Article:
Theoretically - if all of track number 2, track number 10 up to the unnamed Western interchange and the unnumbered track between the unnamed Western interchange and Monument were built - this might give us a yellow line which would be a figure-of-eight loop, except that the bottom half of the loop looks like a capital B rather than a circle. (Start at Monkseaton and follow it round: Monkseaton, Monument heading South, Gateshead heading East, Sunderland, Washington, Gateshead heading West, Metro Centre, Blaydon, Monument heading East and back to Monkseaton.) See that you're on two different tracks when you reach Monument each time, but you'd be on the same track when you reach Gateshead each time. (Sounds a bit dangerous to me.) I'm not sure whether it would be more useful for the public to have the yellow line as this single huge complicated loop or to split it up into multiple parts. Perhaps it would be best to run a NW figure of eight (Monkseaton -> Monument -> Blaydon -> Monument -> Monkseaton), a SW "B" shape (Sunderland -> Washington -> Gateshead -> Blaydon -> St. James -> Gateshead -> Sunderland) and the current there-and-back-again on the yellow line. Interesting logistical problem.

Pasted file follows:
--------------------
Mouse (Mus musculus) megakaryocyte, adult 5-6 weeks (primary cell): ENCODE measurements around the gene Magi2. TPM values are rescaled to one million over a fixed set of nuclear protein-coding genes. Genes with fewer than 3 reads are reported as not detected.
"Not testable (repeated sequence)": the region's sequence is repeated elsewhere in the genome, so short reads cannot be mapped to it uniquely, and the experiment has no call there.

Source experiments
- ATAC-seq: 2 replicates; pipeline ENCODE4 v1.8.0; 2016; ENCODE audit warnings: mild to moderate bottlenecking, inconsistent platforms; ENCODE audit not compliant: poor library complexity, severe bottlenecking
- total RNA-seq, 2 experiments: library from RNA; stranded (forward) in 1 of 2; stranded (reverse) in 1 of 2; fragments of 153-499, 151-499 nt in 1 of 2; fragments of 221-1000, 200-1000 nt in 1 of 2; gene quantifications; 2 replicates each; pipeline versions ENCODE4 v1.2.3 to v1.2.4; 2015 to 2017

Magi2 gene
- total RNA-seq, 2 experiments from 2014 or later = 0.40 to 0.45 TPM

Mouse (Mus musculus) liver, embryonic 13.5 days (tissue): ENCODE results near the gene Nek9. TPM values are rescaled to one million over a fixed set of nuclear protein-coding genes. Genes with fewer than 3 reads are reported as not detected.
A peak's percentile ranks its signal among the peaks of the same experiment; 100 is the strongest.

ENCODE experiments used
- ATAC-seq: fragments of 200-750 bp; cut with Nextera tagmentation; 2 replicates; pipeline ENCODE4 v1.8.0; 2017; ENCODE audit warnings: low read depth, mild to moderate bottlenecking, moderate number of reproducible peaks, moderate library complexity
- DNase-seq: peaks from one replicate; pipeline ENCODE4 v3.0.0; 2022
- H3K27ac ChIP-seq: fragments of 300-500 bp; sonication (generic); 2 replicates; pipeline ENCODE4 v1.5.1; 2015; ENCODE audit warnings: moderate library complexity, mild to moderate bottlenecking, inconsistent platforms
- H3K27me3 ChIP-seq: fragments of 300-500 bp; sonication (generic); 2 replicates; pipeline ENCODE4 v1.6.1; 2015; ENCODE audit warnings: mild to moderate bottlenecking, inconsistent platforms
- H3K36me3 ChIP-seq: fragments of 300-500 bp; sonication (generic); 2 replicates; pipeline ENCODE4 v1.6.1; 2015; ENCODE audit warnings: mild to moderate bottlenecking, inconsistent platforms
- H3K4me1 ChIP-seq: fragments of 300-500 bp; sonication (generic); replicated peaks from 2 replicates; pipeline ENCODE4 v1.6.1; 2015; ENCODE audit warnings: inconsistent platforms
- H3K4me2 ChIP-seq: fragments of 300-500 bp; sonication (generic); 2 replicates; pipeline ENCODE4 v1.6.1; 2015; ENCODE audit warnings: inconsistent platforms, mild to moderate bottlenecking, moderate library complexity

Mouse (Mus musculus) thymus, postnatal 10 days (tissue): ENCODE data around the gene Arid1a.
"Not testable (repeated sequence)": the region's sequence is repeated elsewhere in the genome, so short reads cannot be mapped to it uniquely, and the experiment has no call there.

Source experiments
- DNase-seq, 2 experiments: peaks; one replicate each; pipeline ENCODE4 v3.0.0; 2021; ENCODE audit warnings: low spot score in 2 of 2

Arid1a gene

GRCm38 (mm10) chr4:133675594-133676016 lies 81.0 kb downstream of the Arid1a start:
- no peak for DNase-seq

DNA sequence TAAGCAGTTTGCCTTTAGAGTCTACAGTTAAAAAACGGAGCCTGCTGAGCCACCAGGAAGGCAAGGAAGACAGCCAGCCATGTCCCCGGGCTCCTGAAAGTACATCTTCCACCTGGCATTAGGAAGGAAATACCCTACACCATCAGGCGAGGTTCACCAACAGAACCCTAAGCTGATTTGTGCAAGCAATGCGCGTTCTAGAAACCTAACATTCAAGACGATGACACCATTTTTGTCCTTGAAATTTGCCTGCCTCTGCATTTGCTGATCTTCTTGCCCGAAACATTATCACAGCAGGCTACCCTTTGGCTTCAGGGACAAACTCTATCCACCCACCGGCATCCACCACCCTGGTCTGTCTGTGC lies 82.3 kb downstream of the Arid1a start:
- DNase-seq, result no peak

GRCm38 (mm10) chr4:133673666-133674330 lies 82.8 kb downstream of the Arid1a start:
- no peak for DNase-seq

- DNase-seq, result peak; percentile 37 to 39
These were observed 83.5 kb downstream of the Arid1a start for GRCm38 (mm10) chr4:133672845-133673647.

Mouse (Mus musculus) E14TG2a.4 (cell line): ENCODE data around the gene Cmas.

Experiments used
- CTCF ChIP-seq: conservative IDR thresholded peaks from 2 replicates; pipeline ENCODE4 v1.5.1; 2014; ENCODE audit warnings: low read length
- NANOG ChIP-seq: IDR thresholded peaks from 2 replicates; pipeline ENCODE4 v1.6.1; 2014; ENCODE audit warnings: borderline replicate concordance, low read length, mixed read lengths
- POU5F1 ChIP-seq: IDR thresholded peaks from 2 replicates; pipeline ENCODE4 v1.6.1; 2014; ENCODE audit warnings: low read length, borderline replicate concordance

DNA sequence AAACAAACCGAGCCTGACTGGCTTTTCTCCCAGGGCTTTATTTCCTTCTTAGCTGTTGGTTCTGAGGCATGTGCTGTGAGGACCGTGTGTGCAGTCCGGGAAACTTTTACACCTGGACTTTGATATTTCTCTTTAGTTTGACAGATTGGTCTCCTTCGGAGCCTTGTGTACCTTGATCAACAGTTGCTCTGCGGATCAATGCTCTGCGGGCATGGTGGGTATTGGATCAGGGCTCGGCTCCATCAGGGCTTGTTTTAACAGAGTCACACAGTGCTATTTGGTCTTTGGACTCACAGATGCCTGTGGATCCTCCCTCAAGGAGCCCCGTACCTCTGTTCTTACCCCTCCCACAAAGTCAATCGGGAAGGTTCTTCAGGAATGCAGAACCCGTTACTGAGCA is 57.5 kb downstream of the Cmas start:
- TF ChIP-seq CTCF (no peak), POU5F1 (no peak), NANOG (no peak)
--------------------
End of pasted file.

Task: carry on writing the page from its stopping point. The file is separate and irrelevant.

This is all highly theoretical. It's at the "the company are thinking about what to seriously look at and see whether it's worth asking for money later to build" stage; the "Towards 2016" report suggests that the scheme would be complete by 2015, but the new information out today suggests that some of it might be running by 2008/2009. (Presumably the most likely candidate would be Gateshead -> MetroCentre, which is being established as a dedicated busway in the next couple of years under the "CentreLink" scheme. This would seem to me to be an ideal testing ground for laying road-section track which interacts with the Metro system.) Newcastle and Gateshead together are making a strong bid for the 2008 European Capital of Culture competition, down to the final six cities (all British) from which the 2008 winner will be selected and they may even be favourites for the title. One would have thought that a Newcastle-Gateshead win would probably increase the impetus for new extensions to start running in 2008.